Ray Tracing in a Weekend Part 3 - The Ray Class


The Ray Class

In part 2 I added a vec3 class to help with 3-dimensional vector calculations.

This chapter moves it one step further by introducing a new ray class. A ray can be thought of as a function

\[ p(t) = A + t * B \]

where p is a 3D position along a line, A is the ray origin, B is the ray direction, and t is the ray parameter which moves p(t) along the ray. If t is positive you get the points in front of the origin A, also called a half-line or half-ray.

I’ll only include new and modified parts of the code. Please check my git-repository at https://github.com/celeph/ray-tracing-in-a-weekend for complete example code with makefiles.

The ray class is a literal implementation of the equation in 3D vectors:

ray.h

#ifndef RAYH
#define RAYH
#include "vec3.h"

class ray {
public:
  vec3 A;
  vec3 B;

  ray() {}
  ray(const vec3& a, const vec3& b) { A = a; B = b; }

  vec3 origin() const { return A; }
  vec3 direction() const { return B; }
  vec3 point_at_parameter(float t) const { return A + t * B; }
};
#endif

The new loop moves the ray across the entire image and determines a color at each pixel. The color function only returns a gradient based on the y-position at this time.

The size of the image is set to 4 x 2, where the origin is set into the center of image (0,0,0), the lower left corner is at (-2,-1,-1), the upper right corner is at (2,1,-1). The z-coordinate is set at -1 into the screen to respect the convention of a right-handed coordinate system. The screen is 1 unit apart from the origin (eye or camera). Positive values for z are behind the origin.

ray-example.cpp

#include <iostream>
#include "vec3.h"
#include "ray.h"

vec3 color(const ray& r) {
  vec3 unit_direction = unit_vector(r.direction());
  float t = 0.5f * (unit_direction.y() + 1.0f);
  return (1.0f - t) * vec3(1.0f, 1.0f, 1.0f) + t * vec3(0.5f, 0.7f, 1.0f);
}

int main() {
  int nx = 200;
  int ny = 100;

  std::cout << "P3\n" << nx << " " << ny << "\n255\n";
  
  vec3 lower_left_corner(-2.0, -1.0, -1.0);
  vec3 horizontal(4.0, 0.0, 0.0);
  vec3 vertical(0.0, 2.0, 0.0);
  vec3 origin(0.0, 0.0, 0.0);

  for (int j = ny-1; j >= 0; j--) {
    for (int i = 0; i < nx; i++) {
      float u = float(i) / float(nx);
      float v = float(j) / float(ny);

      ray r(origin, lower_left_corner + u * horizontal + v * vertical);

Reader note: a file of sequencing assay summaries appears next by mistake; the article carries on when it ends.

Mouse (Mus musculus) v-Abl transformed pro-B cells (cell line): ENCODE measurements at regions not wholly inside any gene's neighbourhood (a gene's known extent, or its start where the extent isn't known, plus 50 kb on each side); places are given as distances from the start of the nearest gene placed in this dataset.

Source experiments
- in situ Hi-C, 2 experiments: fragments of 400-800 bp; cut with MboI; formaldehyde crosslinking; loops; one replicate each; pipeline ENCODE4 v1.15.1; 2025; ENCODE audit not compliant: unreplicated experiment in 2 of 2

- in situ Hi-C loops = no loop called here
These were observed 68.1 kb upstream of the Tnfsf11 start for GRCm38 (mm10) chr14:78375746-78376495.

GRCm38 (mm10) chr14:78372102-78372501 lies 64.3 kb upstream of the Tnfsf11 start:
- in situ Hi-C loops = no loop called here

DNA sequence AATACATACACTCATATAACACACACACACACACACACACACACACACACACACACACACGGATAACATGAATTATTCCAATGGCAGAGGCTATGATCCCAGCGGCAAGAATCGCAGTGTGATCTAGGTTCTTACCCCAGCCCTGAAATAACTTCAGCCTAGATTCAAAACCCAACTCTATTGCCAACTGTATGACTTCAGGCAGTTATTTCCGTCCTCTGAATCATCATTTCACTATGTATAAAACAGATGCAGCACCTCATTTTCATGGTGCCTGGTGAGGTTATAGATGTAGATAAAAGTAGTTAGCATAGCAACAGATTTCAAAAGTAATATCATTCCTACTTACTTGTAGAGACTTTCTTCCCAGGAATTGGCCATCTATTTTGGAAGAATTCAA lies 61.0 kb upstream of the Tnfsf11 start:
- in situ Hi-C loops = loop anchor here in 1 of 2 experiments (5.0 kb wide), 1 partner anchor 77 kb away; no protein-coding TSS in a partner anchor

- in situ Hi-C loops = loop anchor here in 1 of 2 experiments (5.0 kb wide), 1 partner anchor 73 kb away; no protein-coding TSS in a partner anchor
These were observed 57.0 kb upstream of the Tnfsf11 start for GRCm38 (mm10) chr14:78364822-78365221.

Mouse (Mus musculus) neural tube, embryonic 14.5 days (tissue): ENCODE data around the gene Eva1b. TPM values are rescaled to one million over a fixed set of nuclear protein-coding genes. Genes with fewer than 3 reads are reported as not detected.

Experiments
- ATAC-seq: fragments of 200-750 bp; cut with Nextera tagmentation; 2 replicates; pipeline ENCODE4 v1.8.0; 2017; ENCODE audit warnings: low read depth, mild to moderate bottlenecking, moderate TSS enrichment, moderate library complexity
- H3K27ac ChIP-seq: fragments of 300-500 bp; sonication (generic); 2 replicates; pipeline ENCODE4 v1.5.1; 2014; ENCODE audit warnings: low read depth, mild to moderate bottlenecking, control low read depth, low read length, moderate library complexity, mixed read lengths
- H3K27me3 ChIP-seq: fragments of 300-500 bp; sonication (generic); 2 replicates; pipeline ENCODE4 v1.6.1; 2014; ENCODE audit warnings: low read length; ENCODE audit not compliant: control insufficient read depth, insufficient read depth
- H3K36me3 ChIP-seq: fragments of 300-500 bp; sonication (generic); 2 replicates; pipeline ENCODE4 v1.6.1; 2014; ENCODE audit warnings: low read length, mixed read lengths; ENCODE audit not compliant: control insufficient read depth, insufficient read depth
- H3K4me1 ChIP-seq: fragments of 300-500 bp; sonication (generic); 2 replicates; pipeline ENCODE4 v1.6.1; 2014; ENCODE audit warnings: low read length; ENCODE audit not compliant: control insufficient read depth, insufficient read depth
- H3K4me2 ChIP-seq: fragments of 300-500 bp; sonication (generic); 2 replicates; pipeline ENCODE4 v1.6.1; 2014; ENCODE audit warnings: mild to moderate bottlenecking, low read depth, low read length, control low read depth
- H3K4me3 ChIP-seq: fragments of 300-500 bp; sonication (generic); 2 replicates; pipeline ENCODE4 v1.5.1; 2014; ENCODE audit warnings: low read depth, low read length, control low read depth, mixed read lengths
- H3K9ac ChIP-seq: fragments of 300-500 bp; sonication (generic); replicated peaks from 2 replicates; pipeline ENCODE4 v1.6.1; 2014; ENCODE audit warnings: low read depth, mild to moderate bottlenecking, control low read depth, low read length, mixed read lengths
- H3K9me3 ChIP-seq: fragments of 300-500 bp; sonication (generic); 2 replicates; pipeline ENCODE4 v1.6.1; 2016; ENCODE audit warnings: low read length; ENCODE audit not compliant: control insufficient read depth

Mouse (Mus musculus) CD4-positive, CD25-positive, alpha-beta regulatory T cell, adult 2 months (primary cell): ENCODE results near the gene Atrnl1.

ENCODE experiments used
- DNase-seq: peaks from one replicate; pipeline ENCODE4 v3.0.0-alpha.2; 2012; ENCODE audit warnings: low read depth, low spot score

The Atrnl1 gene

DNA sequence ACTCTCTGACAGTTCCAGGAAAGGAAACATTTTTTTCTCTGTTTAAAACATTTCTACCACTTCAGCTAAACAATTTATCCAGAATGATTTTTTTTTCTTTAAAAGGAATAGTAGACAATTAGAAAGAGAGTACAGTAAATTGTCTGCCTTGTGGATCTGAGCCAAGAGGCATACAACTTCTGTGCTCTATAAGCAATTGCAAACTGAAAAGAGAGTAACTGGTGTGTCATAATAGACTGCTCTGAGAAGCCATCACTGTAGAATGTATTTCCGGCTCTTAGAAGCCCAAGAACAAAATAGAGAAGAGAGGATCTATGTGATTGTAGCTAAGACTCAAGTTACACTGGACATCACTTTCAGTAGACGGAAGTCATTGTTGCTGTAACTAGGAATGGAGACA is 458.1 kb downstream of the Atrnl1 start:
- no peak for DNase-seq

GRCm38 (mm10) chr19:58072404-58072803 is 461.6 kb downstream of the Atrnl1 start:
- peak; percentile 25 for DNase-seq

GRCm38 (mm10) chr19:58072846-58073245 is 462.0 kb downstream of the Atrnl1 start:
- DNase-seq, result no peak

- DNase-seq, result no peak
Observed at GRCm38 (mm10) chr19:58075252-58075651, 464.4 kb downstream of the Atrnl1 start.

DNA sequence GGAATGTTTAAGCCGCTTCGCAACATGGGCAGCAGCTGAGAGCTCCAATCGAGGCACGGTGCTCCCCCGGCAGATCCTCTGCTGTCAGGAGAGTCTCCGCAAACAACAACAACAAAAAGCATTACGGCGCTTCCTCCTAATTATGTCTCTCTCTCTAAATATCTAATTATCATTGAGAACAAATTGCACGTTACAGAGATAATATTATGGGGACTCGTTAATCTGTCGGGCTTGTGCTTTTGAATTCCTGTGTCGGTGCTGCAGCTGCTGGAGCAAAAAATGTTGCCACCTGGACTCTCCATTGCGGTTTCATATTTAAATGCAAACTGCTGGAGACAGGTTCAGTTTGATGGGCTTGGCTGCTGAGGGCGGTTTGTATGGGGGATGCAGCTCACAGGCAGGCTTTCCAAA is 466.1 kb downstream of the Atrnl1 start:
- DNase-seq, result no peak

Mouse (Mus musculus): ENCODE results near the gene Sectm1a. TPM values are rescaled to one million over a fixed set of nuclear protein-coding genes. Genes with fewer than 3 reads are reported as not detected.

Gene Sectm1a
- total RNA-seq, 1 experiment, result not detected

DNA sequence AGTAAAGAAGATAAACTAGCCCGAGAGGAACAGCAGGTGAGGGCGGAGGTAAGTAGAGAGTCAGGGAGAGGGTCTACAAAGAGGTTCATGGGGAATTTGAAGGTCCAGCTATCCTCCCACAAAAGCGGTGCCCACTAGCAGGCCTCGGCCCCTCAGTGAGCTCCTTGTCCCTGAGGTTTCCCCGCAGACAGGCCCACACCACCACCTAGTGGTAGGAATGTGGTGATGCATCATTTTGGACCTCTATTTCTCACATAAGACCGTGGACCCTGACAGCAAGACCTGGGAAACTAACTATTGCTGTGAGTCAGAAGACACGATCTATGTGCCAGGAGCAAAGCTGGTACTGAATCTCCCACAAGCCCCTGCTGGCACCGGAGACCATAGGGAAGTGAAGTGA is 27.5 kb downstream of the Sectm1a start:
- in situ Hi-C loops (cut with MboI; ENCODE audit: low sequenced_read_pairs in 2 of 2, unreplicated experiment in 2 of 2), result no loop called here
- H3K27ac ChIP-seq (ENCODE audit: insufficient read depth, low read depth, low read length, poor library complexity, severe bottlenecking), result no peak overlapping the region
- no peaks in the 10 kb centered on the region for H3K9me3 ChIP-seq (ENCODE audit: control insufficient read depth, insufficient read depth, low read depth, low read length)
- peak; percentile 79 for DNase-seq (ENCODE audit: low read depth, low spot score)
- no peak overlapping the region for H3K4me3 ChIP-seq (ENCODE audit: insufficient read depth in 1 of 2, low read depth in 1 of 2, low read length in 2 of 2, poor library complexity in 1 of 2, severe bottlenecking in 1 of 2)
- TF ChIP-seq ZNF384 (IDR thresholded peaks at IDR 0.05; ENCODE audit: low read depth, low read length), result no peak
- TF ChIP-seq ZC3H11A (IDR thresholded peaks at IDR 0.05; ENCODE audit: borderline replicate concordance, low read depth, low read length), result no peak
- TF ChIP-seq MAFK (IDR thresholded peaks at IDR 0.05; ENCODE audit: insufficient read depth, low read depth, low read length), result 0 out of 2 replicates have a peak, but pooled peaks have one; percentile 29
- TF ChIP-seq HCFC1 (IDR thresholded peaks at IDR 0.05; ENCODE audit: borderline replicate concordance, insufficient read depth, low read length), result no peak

vec3 col = color(r);

      int ir = int(255.99 * col[0]);
      int ig = int(255.99 * col[1]);
      int ib = int(255.99 * col[2]);

      std::cout << ir << " " << ig << " " << ib << "\n";
    }
  }
}

Javascript and 2D Canvas

Here’s also the same example in Javascript.

class ray {
  constructor(a,b) { this.A = a; this.B = b; }

  origin() { return this.A; }
  direction() { return this.B; }
  point_at_parameter(t) { return A + t * B; }
}

var example = {
  color: function(r) {
    var unit_direction = r.direction().unit_vector();
    var t = 0.5 * (unit_direction.y + 1.0);
    return (new vec3(1.0, 1.0, 1.0))
      .mul(1.0 - t)
      .add( 
        (new vec3(0.5, 0.7, 1.0)).mul(t) 
      );
  },
  main: function() {
    var c = document.getElementById('example');
    var ctx = c.getContext('2d');
        
    var nx = 200;
    var ny = 100;

    var lower_left_corner = new vec3(-2.0, -1.0, -1.0);
    var horizontal = new vec3(4.0, 0.0, 0.0);
    var vertical = new vec3(0.0, 2.0, 0.0);
    var origin = new vec3(0.0, 0.0, 0.0);

    for (var j = ny-1; j >= 0; j--) {
      for (var i = 0; i < nx; i++) {
        var u = parseFloat(i) / parseFloat(nx);
        var v = parseFloat(j) / parseFloat(ny);

        var r = new ray(origin, lower_left_corner.add(horizontal.mul(u)).add(vertical.mul(v)));
        var col = this.color(r);
        col = col.mul(255.99);
        
        ctx.fillStyle = 'rgb('+parseInt(col.r)+','+parseInt(col.g)+','+parseInt(col.b)+')';
        ctx.fillRect(i, ny-j, 1, 1);
      }
    }
  }
};
window.onload = function() { example.main(); };